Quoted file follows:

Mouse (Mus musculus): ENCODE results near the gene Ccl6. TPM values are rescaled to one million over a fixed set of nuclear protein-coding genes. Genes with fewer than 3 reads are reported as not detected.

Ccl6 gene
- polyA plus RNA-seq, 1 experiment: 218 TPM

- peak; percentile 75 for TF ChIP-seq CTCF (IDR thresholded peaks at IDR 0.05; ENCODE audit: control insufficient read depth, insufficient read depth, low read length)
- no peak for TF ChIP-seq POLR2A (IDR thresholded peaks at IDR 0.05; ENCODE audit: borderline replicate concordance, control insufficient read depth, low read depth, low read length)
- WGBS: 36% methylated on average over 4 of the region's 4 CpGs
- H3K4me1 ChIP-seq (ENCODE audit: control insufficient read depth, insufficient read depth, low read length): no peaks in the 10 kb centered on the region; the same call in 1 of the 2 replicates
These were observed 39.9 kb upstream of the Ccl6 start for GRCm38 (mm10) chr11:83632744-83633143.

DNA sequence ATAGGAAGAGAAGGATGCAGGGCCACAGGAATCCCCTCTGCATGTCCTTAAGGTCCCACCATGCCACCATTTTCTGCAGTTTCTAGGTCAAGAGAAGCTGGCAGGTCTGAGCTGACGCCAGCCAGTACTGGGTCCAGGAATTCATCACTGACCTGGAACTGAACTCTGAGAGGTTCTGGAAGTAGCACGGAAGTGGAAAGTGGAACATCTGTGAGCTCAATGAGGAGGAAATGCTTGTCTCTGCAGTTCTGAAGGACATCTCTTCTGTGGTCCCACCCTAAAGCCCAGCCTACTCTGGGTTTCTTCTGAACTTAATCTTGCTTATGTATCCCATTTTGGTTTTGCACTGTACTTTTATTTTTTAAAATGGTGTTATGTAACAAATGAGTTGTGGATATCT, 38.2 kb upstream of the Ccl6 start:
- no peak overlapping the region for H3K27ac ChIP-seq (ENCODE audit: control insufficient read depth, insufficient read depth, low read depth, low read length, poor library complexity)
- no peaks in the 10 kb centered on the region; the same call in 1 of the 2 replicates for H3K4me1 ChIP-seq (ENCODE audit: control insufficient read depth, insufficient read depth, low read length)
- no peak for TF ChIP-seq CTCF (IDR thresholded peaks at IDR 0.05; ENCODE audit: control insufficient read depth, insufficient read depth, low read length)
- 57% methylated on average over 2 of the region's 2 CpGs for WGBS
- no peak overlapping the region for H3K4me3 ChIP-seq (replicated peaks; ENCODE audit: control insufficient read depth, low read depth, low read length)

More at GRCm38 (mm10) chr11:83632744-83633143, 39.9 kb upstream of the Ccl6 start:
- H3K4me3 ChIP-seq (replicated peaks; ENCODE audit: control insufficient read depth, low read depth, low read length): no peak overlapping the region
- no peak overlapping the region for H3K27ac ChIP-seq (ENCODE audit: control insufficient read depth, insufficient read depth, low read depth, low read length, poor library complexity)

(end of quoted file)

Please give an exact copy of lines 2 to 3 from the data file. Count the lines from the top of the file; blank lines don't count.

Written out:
Ccl6 gene
- polyA plus RNA-seq, 1 experiment: 218 TPM